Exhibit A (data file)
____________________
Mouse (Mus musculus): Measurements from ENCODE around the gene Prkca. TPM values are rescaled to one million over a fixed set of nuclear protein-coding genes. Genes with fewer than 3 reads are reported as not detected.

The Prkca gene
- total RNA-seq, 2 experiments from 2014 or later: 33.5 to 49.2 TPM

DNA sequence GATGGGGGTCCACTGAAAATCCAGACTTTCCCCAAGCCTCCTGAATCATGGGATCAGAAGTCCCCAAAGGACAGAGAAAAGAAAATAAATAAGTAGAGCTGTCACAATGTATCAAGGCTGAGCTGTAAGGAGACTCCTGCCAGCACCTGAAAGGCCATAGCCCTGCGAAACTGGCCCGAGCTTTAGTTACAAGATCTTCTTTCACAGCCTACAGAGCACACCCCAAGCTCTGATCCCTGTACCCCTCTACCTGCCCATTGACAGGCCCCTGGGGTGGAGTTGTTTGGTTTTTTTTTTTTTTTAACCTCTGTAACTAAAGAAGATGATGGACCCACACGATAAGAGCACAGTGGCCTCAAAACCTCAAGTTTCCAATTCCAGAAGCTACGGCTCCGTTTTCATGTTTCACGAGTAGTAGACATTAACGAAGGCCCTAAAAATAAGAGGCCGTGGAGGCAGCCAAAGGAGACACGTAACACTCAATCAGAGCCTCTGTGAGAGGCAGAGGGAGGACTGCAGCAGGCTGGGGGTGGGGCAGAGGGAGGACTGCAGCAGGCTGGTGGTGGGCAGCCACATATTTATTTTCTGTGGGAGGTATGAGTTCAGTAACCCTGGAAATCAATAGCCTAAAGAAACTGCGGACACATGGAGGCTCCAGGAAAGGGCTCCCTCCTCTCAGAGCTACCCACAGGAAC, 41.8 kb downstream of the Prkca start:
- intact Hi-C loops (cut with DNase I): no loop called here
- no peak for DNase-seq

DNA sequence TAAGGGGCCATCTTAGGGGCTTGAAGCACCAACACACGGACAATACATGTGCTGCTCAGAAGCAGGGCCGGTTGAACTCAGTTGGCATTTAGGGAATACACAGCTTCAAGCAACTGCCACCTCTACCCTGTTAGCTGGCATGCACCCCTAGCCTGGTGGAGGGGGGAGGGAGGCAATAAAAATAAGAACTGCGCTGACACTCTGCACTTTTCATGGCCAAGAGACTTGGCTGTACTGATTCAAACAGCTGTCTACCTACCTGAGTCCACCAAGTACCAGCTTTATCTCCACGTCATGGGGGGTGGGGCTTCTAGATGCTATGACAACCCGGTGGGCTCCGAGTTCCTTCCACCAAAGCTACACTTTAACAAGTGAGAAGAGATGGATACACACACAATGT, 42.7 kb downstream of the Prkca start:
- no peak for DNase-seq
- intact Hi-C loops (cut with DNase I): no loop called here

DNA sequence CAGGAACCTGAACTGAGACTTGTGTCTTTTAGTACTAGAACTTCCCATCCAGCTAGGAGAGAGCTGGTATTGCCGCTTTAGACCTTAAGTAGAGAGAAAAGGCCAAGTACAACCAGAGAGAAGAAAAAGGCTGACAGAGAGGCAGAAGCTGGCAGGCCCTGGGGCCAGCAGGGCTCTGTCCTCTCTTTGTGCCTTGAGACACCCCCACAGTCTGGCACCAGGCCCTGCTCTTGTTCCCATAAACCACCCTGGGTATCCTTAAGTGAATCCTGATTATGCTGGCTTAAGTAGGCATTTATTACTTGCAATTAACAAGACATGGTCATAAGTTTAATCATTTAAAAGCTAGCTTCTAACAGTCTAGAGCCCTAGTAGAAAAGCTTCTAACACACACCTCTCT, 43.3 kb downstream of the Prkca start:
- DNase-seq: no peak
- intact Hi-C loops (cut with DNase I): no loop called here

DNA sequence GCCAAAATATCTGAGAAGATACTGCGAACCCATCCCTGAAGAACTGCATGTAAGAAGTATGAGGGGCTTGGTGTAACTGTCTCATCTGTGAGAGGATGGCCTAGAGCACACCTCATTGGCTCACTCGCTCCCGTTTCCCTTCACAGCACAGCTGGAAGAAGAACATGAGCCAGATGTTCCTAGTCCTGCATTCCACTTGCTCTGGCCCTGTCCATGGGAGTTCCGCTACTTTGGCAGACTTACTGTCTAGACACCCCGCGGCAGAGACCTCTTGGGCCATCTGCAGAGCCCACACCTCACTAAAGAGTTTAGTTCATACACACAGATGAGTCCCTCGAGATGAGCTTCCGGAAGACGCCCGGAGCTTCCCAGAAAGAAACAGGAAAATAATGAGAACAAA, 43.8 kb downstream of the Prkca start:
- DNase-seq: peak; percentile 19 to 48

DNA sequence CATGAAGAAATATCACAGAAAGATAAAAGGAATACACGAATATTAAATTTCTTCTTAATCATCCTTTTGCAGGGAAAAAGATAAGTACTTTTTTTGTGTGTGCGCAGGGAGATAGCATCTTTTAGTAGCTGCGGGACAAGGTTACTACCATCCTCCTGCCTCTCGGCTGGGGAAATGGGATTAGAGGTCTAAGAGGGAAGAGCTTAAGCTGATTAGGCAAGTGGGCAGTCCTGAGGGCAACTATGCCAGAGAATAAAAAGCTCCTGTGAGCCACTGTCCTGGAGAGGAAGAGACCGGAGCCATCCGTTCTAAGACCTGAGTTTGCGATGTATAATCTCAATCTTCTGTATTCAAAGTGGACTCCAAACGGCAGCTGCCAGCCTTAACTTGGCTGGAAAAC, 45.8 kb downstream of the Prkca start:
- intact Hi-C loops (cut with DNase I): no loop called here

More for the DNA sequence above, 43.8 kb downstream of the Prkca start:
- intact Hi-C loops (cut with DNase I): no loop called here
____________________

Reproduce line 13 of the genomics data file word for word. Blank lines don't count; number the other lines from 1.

DNA sequence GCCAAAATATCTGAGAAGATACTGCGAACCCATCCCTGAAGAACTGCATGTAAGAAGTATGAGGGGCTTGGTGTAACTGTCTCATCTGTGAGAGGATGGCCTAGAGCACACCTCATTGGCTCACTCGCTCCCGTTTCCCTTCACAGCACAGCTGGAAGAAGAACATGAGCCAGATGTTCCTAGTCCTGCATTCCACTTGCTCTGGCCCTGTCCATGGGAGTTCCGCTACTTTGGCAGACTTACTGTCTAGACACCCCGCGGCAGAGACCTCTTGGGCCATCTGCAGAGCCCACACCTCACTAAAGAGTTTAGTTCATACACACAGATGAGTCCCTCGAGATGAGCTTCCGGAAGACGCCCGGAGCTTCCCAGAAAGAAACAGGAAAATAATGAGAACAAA, 43.8 kb downstream of the Prkca start: